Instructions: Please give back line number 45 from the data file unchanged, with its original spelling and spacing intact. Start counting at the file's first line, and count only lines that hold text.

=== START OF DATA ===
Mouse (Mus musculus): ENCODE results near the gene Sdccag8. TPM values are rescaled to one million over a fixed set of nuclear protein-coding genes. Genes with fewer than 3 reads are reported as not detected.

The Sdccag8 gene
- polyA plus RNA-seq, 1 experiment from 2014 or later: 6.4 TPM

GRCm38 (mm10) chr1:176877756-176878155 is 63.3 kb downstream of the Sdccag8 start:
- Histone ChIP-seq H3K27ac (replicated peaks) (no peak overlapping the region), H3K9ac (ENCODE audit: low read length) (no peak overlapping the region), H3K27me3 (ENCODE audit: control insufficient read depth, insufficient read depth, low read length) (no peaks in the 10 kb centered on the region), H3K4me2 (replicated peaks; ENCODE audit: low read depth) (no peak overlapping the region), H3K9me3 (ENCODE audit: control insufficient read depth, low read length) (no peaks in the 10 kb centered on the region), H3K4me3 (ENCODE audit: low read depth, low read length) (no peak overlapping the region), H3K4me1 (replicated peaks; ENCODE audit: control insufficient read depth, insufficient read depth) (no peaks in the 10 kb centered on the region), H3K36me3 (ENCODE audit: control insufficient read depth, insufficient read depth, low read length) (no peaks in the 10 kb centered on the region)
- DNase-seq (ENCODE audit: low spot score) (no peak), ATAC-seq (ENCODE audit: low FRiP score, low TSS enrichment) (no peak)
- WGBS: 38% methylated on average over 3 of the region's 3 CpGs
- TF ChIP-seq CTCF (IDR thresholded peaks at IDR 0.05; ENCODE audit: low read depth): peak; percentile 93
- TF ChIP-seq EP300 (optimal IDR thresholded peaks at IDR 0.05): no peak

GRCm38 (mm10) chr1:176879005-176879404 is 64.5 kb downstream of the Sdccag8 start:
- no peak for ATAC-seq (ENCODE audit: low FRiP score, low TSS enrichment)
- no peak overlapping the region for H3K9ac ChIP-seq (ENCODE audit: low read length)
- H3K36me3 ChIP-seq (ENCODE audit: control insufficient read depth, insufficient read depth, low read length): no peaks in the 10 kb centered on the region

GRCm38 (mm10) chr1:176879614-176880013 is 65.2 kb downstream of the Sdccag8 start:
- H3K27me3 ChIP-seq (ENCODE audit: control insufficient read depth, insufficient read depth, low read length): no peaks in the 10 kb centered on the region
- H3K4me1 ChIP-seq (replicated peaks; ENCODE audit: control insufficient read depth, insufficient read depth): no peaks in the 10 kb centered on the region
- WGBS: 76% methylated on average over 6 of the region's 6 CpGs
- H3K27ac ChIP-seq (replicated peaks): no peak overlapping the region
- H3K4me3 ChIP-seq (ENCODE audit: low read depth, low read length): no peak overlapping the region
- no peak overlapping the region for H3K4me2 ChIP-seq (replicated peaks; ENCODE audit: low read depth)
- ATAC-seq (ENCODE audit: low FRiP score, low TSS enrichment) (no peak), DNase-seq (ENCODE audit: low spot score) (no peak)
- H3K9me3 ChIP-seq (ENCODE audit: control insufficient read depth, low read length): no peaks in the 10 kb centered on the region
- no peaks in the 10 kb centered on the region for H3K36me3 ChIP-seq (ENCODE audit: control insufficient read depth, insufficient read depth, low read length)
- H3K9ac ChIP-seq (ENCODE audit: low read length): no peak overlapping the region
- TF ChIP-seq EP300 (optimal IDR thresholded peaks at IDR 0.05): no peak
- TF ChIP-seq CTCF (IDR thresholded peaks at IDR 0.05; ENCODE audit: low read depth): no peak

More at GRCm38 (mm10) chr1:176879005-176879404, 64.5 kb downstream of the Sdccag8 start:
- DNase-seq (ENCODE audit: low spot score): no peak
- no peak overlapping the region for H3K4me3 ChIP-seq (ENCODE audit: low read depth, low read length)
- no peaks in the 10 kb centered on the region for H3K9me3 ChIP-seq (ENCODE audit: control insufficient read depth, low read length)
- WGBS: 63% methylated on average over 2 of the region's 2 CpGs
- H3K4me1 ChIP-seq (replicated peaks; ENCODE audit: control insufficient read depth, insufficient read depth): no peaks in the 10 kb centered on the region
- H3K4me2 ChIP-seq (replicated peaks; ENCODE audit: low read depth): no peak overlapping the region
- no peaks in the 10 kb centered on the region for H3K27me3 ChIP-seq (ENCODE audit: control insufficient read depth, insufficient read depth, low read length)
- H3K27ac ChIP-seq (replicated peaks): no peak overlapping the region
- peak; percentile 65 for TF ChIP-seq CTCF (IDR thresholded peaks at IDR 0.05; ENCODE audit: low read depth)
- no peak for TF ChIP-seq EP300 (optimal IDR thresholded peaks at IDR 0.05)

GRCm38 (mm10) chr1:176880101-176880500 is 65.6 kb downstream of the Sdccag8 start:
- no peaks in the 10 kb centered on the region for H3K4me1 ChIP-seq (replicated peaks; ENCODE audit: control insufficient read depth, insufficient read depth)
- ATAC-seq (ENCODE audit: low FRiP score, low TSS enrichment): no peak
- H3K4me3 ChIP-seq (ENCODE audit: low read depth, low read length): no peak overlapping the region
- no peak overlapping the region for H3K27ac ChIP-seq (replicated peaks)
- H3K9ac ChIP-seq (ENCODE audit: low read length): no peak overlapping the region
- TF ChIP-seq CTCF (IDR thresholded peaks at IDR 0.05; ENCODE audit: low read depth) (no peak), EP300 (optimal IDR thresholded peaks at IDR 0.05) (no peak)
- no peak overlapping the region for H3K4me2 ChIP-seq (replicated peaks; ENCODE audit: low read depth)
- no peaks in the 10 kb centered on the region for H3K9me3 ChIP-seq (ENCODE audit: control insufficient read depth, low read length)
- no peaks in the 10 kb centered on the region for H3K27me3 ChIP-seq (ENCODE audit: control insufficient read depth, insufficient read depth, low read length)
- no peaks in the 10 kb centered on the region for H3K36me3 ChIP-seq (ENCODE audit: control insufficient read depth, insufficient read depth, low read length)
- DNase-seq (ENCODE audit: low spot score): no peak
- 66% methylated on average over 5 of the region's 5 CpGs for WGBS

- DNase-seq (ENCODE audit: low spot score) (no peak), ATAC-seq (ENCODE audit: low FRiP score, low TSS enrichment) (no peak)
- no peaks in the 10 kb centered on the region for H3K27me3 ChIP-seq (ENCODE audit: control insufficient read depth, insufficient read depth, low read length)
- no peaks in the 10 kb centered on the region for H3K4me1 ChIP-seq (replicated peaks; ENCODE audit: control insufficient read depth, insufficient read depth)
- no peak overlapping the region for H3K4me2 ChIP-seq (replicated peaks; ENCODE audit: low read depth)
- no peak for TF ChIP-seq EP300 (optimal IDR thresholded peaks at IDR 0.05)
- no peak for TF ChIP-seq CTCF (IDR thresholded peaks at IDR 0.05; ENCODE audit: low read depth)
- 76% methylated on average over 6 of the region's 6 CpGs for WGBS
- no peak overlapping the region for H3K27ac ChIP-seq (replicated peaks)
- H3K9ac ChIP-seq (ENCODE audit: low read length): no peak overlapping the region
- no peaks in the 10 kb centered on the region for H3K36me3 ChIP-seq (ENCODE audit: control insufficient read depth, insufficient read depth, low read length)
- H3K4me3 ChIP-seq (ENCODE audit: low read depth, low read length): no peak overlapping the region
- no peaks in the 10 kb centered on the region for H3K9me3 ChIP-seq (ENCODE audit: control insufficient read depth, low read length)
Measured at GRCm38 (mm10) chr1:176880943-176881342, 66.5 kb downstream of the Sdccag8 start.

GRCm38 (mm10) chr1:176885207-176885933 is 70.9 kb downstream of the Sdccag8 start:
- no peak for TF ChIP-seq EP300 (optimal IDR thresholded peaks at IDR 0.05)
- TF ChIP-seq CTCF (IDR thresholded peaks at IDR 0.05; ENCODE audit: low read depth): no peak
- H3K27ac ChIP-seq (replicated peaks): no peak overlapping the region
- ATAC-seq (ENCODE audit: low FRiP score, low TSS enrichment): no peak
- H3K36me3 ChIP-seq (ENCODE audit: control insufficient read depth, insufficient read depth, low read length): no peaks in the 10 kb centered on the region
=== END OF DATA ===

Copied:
- no peak overlapping the region for H3K4me2 ChIP-seq (replicated peaks; ENCODE audit: low read depth)